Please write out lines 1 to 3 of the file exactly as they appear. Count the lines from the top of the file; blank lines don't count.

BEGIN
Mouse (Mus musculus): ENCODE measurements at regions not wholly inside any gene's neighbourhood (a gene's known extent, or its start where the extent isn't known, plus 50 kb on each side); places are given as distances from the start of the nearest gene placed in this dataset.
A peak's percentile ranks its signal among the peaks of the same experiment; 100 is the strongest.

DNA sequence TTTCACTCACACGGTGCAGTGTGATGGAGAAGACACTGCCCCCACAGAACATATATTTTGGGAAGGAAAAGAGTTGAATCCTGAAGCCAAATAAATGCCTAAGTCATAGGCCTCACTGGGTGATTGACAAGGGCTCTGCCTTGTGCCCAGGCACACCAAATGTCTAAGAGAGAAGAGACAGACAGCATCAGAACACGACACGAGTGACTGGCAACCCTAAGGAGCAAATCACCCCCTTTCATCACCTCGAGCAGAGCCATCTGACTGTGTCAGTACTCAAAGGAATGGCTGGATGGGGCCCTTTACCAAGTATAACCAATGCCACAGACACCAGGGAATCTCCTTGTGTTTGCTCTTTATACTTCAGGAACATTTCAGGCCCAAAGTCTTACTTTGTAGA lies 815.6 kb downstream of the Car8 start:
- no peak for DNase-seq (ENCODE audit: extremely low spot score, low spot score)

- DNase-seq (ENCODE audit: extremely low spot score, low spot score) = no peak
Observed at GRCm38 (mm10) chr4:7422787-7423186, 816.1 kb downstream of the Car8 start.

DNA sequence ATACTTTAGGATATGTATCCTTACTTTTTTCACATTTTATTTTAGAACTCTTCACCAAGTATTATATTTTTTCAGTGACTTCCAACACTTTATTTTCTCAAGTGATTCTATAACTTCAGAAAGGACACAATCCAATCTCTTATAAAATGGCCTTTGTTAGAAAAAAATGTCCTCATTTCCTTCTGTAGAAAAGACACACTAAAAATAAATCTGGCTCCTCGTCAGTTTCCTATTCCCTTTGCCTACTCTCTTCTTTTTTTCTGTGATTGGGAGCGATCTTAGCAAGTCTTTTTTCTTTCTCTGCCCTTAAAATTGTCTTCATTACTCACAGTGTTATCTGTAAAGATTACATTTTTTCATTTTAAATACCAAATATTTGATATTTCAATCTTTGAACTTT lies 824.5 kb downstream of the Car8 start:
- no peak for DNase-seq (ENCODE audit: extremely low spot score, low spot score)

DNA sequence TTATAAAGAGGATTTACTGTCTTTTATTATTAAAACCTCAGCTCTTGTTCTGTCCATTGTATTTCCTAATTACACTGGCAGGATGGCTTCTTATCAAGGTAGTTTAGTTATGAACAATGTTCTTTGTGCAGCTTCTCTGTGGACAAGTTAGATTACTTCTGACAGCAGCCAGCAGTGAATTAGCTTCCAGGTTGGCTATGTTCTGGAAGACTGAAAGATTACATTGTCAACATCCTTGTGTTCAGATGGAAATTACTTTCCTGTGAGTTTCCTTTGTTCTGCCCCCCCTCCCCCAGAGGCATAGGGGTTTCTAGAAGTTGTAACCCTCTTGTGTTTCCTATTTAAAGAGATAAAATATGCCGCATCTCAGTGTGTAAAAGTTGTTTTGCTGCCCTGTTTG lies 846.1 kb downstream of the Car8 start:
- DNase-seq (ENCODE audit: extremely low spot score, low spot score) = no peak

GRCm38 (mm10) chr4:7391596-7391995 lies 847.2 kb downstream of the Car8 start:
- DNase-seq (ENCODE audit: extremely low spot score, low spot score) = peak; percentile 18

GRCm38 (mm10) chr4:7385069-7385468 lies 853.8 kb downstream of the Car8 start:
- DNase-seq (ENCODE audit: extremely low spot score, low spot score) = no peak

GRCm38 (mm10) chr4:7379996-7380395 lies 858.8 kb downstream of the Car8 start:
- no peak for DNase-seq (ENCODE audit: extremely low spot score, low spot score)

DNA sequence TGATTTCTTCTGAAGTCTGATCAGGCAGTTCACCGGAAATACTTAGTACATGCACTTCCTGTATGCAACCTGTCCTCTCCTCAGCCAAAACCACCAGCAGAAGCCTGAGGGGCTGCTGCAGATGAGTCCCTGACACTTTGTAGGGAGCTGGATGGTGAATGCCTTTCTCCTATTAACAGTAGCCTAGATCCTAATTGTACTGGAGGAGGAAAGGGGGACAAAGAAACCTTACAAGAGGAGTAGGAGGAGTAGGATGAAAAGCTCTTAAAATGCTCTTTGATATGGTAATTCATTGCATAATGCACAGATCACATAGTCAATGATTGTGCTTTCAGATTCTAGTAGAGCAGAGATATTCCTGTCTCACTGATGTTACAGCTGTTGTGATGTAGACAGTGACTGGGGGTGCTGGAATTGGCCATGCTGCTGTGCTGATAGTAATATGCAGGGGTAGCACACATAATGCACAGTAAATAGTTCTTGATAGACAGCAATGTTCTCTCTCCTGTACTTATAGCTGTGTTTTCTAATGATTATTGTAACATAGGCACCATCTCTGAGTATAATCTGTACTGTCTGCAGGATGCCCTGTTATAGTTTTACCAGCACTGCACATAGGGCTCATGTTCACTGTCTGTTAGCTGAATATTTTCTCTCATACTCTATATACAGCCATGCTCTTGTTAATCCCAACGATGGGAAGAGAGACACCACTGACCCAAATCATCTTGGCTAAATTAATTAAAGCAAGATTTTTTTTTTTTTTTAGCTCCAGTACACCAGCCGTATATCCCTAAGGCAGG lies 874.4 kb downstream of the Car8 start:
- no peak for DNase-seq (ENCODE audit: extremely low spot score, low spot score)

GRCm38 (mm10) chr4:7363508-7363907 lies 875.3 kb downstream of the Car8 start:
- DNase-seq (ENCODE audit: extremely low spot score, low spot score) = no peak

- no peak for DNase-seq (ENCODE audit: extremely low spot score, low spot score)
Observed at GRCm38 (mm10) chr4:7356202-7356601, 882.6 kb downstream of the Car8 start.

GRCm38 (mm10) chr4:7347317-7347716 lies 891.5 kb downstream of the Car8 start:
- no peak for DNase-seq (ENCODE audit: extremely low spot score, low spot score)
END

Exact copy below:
Mouse (Mus musculus): ENCODE measurements at regions not wholly inside any gene's neighbourhood (a gene's known extent, or its start where the extent isn't known, plus 50 kb on each side); places are given as distances from the start of the nearest gene placed in this dataset.
A peak's percentile ranks its signal among the peaks of the same experiment; 100 is the strongest.

DNA sequence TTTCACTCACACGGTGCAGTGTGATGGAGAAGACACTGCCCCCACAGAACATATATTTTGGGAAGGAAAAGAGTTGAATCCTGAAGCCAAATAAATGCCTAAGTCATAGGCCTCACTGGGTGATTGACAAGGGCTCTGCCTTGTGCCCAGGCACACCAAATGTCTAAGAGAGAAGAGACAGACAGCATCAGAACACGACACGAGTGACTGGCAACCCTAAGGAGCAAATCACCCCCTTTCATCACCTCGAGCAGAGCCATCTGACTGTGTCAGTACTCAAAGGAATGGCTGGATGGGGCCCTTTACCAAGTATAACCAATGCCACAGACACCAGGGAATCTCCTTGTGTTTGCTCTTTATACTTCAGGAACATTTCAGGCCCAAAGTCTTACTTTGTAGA lies 815.6 kb downstream of the Car8 start: